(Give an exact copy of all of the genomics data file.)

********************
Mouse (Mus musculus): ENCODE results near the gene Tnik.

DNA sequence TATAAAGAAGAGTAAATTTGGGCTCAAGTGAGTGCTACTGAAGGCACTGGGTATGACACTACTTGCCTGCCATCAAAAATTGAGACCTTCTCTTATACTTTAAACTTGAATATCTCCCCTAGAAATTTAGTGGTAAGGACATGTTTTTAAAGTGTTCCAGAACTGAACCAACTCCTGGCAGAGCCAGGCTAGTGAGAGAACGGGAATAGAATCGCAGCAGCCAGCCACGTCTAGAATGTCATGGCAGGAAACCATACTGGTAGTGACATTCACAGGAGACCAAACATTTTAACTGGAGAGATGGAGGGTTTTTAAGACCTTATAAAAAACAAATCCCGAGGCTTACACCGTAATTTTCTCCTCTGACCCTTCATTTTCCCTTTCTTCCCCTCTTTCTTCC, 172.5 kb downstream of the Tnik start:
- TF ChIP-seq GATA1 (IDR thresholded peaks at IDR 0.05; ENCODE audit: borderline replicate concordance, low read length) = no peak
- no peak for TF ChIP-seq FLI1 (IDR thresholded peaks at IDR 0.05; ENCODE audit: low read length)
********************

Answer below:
Mouse (Mus musculus): ENCODE results near the gene Tnik.

DNA sequence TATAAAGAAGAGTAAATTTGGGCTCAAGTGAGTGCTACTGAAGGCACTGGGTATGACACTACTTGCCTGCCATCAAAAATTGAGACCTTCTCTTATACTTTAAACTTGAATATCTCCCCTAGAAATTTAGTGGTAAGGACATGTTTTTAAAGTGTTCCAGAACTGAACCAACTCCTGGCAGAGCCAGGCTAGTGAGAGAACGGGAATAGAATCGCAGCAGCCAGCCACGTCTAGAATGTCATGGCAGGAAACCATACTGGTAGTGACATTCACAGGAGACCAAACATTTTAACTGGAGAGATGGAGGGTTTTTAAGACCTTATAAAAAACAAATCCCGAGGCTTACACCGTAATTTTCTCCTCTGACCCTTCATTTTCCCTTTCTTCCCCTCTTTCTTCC, 172.5 kb downstream of the Tnik start:
- TF ChIP-seq GATA1 (IDR thresholded peaks at IDR 0.05; ENCODE audit: borderline replicate concordance, low read length) = no peak
- no peak for TF ChIP-seq FLI1 (IDR thresholded peaks at IDR 0.05; ENCODE audit: low read length)